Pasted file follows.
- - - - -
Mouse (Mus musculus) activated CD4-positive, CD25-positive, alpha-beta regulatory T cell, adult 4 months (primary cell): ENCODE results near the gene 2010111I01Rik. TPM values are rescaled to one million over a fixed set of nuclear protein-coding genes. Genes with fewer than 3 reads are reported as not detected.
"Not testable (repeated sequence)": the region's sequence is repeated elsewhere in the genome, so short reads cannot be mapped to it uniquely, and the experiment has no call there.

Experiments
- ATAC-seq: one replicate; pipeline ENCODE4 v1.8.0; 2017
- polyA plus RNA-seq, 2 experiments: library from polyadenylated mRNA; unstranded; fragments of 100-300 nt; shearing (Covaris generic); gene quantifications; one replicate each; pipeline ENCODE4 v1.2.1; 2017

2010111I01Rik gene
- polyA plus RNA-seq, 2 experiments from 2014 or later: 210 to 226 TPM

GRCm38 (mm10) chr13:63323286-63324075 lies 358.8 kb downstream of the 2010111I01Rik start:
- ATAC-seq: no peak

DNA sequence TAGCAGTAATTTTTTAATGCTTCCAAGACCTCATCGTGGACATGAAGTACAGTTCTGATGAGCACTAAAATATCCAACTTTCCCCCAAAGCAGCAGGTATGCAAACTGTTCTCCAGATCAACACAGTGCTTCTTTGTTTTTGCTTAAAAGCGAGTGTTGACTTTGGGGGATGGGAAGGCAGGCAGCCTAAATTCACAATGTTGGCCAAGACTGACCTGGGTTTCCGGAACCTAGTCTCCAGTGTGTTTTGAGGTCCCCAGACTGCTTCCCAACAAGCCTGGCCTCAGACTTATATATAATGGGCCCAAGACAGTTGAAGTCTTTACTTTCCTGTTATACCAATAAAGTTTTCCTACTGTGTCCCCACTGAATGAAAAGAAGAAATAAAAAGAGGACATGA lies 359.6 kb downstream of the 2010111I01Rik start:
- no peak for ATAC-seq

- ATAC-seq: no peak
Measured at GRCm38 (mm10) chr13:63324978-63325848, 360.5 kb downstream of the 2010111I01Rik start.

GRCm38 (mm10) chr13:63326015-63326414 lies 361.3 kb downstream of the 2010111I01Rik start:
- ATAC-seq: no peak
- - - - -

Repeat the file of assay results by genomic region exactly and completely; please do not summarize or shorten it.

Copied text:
Mouse (Mus musculus) activated CD4-positive, CD25-positive, alpha-beta regulatory T cell, adult 4 months (primary cell): ENCODE results near the gene 2010111I01Rik. TPM values are rescaled to one million over a fixed set of nuclear protein-coding genes. Genes with fewer than 3 reads are reported as not detected.
"Not testable (repeated sequence)": the region's sequence is repeated elsewhere in the genome, so short reads cannot be mapped to it uniquely, and the experiment has no call there.

Experiments
- ATAC-seq: one replicate; pipeline ENCODE4 v1.8.0; 2017
- polyA plus RNA-seq, 2 experiments: library from polyadenylated mRNA; unstranded; fragments of 100-300 nt; shearing (Covaris generic); gene quantifications; one replicate each; pipeline ENCODE4 v1.2.1; 2017

2010111I01Rik gene
- polyA plus RNA-seq, 2 experiments from 2014 or later: 210 to 226 TPM

GRCm38 (mm10) chr13:63323286-63324075 lies 358.8 kb downstream of the 2010111I01Rik start:
- ATAC-seq: no peak

DNA sequence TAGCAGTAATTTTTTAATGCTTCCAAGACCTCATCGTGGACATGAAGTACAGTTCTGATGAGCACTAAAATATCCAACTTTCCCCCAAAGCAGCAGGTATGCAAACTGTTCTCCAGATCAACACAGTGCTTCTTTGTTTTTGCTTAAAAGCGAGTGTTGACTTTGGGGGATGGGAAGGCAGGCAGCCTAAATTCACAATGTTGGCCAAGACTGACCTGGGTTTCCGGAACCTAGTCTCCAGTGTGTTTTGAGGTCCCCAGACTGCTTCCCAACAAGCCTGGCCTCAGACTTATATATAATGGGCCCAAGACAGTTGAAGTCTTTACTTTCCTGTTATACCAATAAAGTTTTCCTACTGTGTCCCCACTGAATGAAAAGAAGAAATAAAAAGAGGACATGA lies 359.6 kb downstream of the 2010111I01Rik start:
- no peak for ATAC-seq

- ATAC-seq: no peak
Measured at GRCm38 (mm10) chr13:63324978-63325848, 360.5 kb downstream of the 2010111I01Rik start.

GRCm38 (mm10) chr13:63326015-63326414 lies 361.3 kb downstream of the 2010111I01Rik start:
- ATAC-seq: no peak